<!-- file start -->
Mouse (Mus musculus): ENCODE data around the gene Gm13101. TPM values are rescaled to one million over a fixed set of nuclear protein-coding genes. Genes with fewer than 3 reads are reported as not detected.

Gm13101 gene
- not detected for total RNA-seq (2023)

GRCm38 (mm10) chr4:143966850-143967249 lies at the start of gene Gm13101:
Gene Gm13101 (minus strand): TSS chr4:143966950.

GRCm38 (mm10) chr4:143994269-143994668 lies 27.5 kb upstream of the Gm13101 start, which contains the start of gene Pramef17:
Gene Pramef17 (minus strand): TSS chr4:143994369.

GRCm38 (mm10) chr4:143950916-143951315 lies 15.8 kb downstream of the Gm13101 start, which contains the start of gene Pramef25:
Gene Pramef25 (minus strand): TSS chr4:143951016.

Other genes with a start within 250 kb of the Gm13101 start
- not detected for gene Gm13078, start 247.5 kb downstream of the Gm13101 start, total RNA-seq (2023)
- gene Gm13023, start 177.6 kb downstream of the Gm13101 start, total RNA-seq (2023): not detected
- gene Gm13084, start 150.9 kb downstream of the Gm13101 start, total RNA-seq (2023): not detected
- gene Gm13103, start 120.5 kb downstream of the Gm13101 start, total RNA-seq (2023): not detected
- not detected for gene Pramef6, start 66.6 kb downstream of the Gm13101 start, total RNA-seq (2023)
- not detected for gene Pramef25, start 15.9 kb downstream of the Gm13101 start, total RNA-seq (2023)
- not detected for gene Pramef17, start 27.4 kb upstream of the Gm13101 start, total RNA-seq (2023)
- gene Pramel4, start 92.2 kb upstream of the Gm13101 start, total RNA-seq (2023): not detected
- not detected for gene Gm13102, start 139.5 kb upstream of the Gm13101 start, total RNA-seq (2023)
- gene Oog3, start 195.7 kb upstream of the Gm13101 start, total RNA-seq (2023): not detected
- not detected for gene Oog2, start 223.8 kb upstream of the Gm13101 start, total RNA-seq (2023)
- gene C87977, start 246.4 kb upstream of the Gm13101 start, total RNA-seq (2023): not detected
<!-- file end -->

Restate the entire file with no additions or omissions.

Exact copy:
Mouse (Mus musculus): ENCODE data around the gene Gm13101. TPM values are rescaled to one million over a fixed set of nuclear protein-coding genes. Genes with fewer than 3 reads are reported as not detected.

Gm13101 gene
- not detected for total RNA-seq (2023)

GRCm38 (mm10) chr4:143966850-143967249 lies at the start of gene Gm13101:
Gene Gm13101 (minus strand): TSS chr4:143966950.

GRCm38 (mm10) chr4:143994269-143994668 lies 27.5 kb upstream of the Gm13101 start, which contains the start of gene Pramef17:
Gene Pramef17 (minus strand): TSS chr4:143994369.

GRCm38 (mm10) chr4:143950916-143951315 lies 15.8 kb downstream of the Gm13101 start, which contains the start of gene Pramef25:
Gene Pramef25 (minus strand): TSS chr4:143951016.

Other genes with a start within 250 kb of the Gm13101 start
- not detected for gene Gm13078, start 247.5 kb downstream of the Gm13101 start, total RNA-seq (2023)
- gene Gm13023, start 177.6 kb downstream of the Gm13101 start, total RNA-seq (2023): not detected
- gene Gm13084, start 150.9 kb downstream of the Gm13101 start, total RNA-seq (2023): not detected
- gene Gm13103, start 120.5 kb downstream of the Gm13101 start, total RNA-seq (2023): not detected
- not detected for gene Pramef6, start 66.6 kb downstream of the Gm13101 start, total RNA-seq (2023)
- not detected for gene Pramef25, start 15.9 kb downstream of the Gm13101 start, total RNA-seq (2023)
- not detected for gene Pramef17, start 27.4 kb upstream of the Gm13101 start, total RNA-seq (2023)
- gene Pramel4, start 92.2 kb upstream of the Gm13101 start, total RNA-seq (2023): not detected
- not detected for gene Gm13102, start 139.5 kb upstream of the Gm13101 start, total RNA-seq (2023)
- gene Oog3, start 195.7 kb upstream of the Gm13101 start, total RNA-seq (2023): not detected
- not detected for gene Oog2, start 223.8 kb upstream of the Gm13101 start, total RNA-seq (2023)
- gene C87977, start 246.4 kb upstream of the Gm13101 start, total RNA-seq (2023): not detected